As has been widely reported, in light of Justice Secretary Dominic Raab’s refusal to implement the urgent recommendations of the government-commissioned Independent Review of Criminal Legal Aid, criminal barristers have voted in record numbers in favour of an unprecedented indefinite walkout. Barristers defending in legally aided criminal cases will no longer be attending Crown Courts,…Read more
Why I will not be working extended unpaid hours to dig the government out of its own mess
I have written for the Daily Mirror on the government’s plans to force criminal lawyers to work longer hours, for free, to tackle the backlog caused by chronic underfunding. The piece can be read here.Read more
The Hillsborough judgment: what just happened?
Today, at the Crown Court at Manchester (sitting in a temporary “Nightingale Court” at the Lowry theatre in Salford), the trial of three men accused of offences arising out of the Hillsborough disaster was brought to an abrupt halt, when the judge ruled at the close of the prosecution case that the defendants had “no…Read more
The delays in criminal justice were caused by government, not Covid
I wrote a piece for yesterday’s Sunday Times on the spiralling delays in the criminal justice system. It can be found here. (£)Read more
Why did the Court of Appeal refuse to change the sentences of the killers of Pc Harper?
Following the Court of Appeal handing down judgment yesterday in the appeals against sentence by the killers of Pc Andrew Harper, and the Attorney General’s application to refer the sentences as unduly lenient, I posted the below thread, looking at what the judgment means.Read more
Guest post by Mira Hammad: Covid-19 and the right to protest: an alternative view
I am pleased to host this guest blogpost by Mira Hammad, a pupil barrister at Garden Court North Chambers. It is written in response to the guest blogpost by Rebecca Penfold and Aparna Rao, published last week. _________________________________ In their blogpost Rebecca Penfold and Aparna Rao look at the amended Coronavirus Regulation 7 and…Read more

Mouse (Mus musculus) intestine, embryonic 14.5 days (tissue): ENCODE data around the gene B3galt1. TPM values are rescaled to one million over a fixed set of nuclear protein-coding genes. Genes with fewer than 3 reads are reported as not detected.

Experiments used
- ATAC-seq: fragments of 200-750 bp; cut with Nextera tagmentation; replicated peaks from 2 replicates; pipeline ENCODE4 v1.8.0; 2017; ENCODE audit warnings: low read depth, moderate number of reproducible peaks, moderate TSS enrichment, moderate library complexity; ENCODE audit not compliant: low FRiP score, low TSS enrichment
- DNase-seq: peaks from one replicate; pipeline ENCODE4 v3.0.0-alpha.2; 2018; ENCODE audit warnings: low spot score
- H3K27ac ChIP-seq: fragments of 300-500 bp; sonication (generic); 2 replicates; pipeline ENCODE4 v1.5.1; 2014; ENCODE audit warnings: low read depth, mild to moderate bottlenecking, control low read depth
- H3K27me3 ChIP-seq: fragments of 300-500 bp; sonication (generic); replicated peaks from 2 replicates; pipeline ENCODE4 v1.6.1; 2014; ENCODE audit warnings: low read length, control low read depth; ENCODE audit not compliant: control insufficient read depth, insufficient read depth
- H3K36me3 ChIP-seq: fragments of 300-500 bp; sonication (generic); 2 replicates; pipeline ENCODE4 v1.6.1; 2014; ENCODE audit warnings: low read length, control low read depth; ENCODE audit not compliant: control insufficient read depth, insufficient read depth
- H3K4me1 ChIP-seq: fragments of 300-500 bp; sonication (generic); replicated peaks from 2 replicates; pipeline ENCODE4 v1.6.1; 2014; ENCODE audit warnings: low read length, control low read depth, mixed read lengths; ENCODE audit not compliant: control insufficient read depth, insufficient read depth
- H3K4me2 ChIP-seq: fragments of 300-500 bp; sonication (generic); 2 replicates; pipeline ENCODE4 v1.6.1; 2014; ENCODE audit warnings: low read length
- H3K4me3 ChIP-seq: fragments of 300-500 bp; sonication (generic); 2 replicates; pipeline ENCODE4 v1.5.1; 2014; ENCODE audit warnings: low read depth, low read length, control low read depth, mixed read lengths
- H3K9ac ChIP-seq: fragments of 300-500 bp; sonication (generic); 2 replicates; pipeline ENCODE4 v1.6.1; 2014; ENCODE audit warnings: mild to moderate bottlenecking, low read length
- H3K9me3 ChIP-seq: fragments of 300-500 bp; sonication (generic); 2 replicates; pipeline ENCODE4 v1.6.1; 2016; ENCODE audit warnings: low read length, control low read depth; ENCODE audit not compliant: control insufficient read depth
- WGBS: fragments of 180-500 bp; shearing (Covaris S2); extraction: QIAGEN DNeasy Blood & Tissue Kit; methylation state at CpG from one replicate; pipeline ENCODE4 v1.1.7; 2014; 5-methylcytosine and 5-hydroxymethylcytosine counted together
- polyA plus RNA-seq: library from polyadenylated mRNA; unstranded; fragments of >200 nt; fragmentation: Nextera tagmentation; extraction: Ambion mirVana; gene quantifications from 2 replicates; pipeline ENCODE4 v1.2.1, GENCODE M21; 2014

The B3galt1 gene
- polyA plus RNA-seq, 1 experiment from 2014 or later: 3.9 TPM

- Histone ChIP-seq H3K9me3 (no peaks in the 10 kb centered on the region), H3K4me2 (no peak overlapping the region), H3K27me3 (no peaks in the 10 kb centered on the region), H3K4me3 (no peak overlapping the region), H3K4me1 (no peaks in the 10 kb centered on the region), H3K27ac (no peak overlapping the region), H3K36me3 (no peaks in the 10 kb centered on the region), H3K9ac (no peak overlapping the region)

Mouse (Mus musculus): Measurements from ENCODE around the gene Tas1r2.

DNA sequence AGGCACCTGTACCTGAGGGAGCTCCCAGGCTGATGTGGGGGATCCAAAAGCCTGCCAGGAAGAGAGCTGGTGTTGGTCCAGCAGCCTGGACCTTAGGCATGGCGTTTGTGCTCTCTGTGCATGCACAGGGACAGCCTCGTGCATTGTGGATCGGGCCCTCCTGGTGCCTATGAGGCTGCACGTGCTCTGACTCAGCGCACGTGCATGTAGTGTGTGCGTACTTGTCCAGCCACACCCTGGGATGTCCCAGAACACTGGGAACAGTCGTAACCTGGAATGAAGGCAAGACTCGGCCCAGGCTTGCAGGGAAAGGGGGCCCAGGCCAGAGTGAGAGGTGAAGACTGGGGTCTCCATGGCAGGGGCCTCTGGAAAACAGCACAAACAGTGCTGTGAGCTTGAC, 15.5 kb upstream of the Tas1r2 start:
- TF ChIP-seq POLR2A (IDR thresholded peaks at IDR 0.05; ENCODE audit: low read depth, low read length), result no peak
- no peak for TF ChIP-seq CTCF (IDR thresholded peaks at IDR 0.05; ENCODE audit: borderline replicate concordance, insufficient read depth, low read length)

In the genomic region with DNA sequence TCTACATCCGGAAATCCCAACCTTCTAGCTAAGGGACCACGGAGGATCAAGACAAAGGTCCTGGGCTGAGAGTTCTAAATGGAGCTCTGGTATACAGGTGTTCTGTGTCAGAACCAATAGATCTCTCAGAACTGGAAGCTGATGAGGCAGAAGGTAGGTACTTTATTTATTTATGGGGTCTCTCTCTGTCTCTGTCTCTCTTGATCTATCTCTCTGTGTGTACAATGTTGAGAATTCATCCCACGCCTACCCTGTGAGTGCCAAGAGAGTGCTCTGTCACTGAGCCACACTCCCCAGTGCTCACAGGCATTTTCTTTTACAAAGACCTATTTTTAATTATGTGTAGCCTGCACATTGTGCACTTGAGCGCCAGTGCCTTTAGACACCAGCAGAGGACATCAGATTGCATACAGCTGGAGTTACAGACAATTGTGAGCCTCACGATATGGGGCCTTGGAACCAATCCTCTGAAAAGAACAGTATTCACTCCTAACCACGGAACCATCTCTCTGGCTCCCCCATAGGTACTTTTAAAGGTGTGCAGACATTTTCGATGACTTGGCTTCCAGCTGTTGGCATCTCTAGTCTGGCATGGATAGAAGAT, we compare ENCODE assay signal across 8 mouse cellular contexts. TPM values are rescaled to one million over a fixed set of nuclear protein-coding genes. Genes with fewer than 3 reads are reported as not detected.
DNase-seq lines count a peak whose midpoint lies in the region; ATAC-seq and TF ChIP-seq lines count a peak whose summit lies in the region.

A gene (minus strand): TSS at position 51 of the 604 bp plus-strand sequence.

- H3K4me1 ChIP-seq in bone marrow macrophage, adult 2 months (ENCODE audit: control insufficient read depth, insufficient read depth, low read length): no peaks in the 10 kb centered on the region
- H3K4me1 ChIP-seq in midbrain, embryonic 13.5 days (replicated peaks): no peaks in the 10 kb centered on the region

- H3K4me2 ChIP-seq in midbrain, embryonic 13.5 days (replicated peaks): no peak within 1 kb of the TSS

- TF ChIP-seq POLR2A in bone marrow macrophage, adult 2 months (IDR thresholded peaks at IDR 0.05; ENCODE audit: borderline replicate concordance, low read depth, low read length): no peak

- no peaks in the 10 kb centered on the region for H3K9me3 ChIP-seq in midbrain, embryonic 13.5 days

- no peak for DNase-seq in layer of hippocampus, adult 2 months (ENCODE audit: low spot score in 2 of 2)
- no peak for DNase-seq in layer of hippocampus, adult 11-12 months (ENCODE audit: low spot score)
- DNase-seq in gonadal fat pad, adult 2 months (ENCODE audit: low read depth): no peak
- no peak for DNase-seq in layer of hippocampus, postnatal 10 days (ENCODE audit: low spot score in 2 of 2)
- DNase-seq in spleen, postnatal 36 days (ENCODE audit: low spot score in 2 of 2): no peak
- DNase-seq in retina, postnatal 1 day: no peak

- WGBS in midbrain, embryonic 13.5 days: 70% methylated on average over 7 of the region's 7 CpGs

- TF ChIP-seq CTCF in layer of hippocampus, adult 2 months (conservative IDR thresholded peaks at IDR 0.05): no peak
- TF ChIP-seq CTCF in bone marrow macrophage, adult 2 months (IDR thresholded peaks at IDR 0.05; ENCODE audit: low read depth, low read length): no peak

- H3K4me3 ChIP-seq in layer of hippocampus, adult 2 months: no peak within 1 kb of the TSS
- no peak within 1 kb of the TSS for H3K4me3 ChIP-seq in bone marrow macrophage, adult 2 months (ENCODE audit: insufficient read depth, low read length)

Guest post by Hannah Edwards: The clock is ticking – bail breaches and Covid-19
I am pleased to host this guest post by Hannah Edwards, who is a second-six pupil practising at Drystone Chambers. _____________________________________________ In the chaos that Covid-19 has brought to our criminal justice system it is now, more than ever, important for practitioners to remember the fundamental principles when considering breaches of bail in the magistrates’ court….Read more
Jurors packed into crowded courts: how the government defied coronavirus advice
I have written something for today’s Guardian. You can find it here. Hope you’re all staying safe. SB xRead more
Lives are being put at risk by the intransigence of the government and the courts. Jury trials must be suspended immediately.
UPDATE: At 8am on Monday 23 March 2020, the Lord Chief Justice announced a suspension of new jury trials. The details are vague, and hint at a resumption “where specific safety arrangements have been put in place”, but for now, at least, it seems as if a level of sense has prevailed. Regrettably the announcement came far…Read more
Guest post: Open Letter to Leaders of the Criminal Justice System – Call for a National Protocol
I am delighted to host this guest post by Beheshteh Engineer, a third-six pupil. The views expressed are personal and do not necessarily reflect the views of her chambers. Why is a functional Criminal Justice System important during a national crisis? During a short-term national crisis, the CJS must provide two key functions: To deal with…Read more